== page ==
Both philosophers recognized it was one thing to castigate the immoral use of things (as all Traditionalist Catholics should do), but are careful to avoid labelling anything as evil from the get-go, so as to not contradict themselves as saying existing things can be simultaneously good and evil. Therefore, we understand that this led to them seeing evil as a corruption, rather than a state of being, of something – irrespective of the negative response others have towards it. By viewing evil as merely a diminution of whatever good it attacks, in effect comes an easily distinguishable, logical and coherent explanation of good as a property of existence, with evil as a side effect contrary to it.
How can we apply this understanding and apply it to our understanding of anime avis? It’s simple: by the mere notion of existing, the concept of anime avis themselves are merely good, and its goodness remains untainted by whatever evil they may have been used for, any more than a painting or a marble bust of someone. Yet, there are some objections to their use, and in the next sections I present my responses to some of them.
Objection #1: Anime avis are rooted in evil/degeneracy
Something is inherently evil if it is always wrong to do, or steeped in evil, no matter the circumstances. Hence, the act of theft, sacrilege, domestic abuse, or fornication would fall into these categories. Can we say the same thing about avis which are rooted in anime? In a word: no. Anime can be used to make morally beneficial shows such as, but not limited to Digimon Adventure, Cardcaptor Sakura, or Neon Genesis Evangelion; and then you have things like hentai of which the inherent immorality of such is obvious, it warrants no further explanation. Where there presents an opportunity for this medium to be used in a decent and uplifting manner, it cannot be deemed as inherently evil. Therefore, the claim that anime as a whole is inherently evil/degenerate stands as wrong.
Further proof lies in the instruction of the Church when it comes to theatrical entertainments (of which can also be applied to anime), as approached by all Catholic moral theologians pre-Vatican II. Some examples include:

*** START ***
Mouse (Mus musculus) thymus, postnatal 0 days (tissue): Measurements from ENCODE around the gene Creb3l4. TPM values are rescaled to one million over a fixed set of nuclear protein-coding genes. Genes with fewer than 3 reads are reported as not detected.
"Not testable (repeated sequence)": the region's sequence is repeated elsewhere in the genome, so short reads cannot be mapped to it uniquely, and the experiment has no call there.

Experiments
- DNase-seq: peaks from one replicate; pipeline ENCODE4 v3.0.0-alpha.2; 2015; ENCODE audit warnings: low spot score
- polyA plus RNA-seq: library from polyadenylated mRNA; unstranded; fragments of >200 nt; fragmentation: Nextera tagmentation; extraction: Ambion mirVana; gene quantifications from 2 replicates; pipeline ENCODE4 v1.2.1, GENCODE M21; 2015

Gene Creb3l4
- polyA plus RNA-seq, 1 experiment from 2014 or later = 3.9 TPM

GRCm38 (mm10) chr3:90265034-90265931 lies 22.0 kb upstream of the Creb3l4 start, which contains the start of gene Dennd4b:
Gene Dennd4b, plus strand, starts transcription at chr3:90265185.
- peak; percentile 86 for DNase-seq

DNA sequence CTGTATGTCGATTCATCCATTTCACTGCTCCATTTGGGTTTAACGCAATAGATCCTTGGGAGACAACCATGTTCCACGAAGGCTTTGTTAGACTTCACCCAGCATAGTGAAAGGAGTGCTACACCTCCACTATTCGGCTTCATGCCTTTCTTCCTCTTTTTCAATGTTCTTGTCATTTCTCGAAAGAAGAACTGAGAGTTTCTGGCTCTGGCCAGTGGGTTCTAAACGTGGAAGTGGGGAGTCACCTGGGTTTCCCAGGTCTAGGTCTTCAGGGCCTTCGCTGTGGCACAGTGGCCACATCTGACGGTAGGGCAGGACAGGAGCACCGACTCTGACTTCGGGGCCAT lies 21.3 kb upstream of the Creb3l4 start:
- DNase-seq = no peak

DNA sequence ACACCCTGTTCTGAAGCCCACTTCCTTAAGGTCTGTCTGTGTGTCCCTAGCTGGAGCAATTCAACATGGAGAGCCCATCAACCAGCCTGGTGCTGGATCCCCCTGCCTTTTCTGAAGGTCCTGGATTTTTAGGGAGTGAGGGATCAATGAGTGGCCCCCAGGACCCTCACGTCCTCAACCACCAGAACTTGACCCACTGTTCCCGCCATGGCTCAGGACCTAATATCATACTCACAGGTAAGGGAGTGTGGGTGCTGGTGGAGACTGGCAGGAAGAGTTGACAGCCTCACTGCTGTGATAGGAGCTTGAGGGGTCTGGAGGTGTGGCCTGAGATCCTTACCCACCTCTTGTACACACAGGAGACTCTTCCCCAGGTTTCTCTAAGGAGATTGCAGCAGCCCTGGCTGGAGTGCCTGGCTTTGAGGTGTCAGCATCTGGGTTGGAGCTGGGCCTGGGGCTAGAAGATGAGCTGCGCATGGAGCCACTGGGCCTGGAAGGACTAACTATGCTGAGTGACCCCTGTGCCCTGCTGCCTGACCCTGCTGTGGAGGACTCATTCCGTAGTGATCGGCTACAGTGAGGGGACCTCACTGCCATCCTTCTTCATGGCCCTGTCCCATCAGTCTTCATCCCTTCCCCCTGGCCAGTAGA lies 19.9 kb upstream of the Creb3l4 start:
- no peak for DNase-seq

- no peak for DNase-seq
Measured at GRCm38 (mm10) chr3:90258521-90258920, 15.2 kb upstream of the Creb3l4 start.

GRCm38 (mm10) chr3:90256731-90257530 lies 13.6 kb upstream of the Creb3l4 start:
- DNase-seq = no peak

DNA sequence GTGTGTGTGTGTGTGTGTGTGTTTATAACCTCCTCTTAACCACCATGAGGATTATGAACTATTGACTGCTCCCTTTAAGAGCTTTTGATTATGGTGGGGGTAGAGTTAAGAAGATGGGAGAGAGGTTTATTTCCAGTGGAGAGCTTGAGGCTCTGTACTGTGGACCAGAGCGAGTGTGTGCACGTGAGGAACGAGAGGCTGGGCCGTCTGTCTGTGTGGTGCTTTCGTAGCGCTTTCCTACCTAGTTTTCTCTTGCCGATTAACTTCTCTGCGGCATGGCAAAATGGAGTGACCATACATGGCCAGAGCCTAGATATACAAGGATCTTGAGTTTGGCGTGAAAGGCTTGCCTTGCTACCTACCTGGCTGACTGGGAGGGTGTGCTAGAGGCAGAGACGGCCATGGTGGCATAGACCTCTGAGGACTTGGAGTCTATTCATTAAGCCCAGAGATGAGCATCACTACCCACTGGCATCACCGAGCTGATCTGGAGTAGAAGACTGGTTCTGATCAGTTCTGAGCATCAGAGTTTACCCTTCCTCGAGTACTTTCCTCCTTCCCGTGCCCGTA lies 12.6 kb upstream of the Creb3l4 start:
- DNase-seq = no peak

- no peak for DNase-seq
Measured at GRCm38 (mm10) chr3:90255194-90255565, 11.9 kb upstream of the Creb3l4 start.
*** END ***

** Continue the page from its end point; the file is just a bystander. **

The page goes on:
The question of theatre-going is settled on similar grounds. There are all sorts of theatres and all sorts of plays represented in them, and all sorts of actors and actresses. To go and listen to a bad and suggestive play arouses the passions, leads to sin, and encourages evil in many ways. It will, then, as a rule, be grievously sinful to go to the theatre to see such a play…. In other cases, unless the play or the theatre is known to be bad, there will be no strict obligation to refrain from going.Fr. Thomas Slater SJ, Moral Theology, 1925 (pg. 134)
The same principles (regarding cooperation in scandal – or incentives to sin) are applicable to a matter of scenic plays and shows of all sorts. It is a sin to take part in, encourage, or to be present at seriously improper plays… To go to any play, however innocuous in itself, for the purpose of arousing evil desires or gratifying the animal passions, is a sin.Fr. Henry Davis SJ, Moral and Pastoral Theology, 1943 (pg. 337)
If these were inherently wrong as a whole, it would mean that they would have collectively erred in teaching that the faithful have no obligation to avoid all instances of such; the only way this would be possible is if the Catholic Church had defected, by licensing people to sin, which we know, by the grace of God, is an absolute impossibility. The fact they used language that did not indicate such means that a practice of self-control is to be applied towards these entertainments says something about the strong links to the Thomistic/Augustinian metaphysical principles stated above.
Objection #2: Use of anime avis lead to degeneracy
This claim is retarded on both a religious and secular platform. Having determined that anime is neither something that is not intrinsically evil, it would be false to use anime avis as a measure of degeneracy, any more than it makes sense to assume that parking lots lead to increased car accidents, or that those working in the computer field are nerds. Just because something like anime can be associated with degeneracy, does not mean that it alone leads to such; rather the misuse of them ought to be lamented. One of my favorite quotes from a Catholic saint comes from that of St. Maximus the Confessor, a 7th-century theologian from Constantinople, who explains in his book Four Hundred Chapters On Love:
It is not food which is evil, but gluttony; not the begetting of children, but fornication; not possessions but greed; not reputation, but vainglory. Indeed, there is nothing evil in existing things, but only their misuse, which stems from the mind’s negligence in its natural cultivation.St. Maximus The Confessor, Four Hundred Chapters On Love (Chapter 3, Article 4)